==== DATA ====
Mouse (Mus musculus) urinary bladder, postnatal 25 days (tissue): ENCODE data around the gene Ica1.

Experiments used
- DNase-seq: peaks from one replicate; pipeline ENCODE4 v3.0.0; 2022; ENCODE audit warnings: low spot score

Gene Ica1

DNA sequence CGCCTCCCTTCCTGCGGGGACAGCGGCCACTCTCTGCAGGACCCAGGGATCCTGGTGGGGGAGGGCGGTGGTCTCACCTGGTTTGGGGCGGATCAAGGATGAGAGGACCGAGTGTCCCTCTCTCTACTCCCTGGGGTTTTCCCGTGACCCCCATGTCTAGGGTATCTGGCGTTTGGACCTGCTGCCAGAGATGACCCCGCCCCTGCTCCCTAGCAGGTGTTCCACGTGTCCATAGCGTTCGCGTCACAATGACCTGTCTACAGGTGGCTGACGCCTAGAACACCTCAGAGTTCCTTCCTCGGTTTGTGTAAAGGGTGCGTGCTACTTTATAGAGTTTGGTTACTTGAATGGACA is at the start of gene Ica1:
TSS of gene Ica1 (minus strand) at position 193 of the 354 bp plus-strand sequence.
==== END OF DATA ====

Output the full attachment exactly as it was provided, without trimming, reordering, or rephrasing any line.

Mouse (Mus musculus) urinary bladder, postnatal 25 days (tissue): ENCODE data around the gene Ica1.

Experiments used
- DNase-seq: peaks from one replicate; pipeline ENCODE4 v3.0.0; 2022; ENCODE audit warnings: low spot score

Gene Ica1

DNA sequence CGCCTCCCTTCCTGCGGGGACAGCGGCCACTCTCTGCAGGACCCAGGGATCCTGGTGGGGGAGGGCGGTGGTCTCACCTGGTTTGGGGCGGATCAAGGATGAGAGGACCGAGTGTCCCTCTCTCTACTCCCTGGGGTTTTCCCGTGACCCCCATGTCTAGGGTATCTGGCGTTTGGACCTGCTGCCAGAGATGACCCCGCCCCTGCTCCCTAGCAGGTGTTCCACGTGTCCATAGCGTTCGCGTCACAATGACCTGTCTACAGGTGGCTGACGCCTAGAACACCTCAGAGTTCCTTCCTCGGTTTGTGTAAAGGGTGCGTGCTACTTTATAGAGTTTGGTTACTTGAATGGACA is at the start of gene Ica1:
TSS of gene Ica1 (minus strand) at position 193 of the 354 bp plus-strand sequence.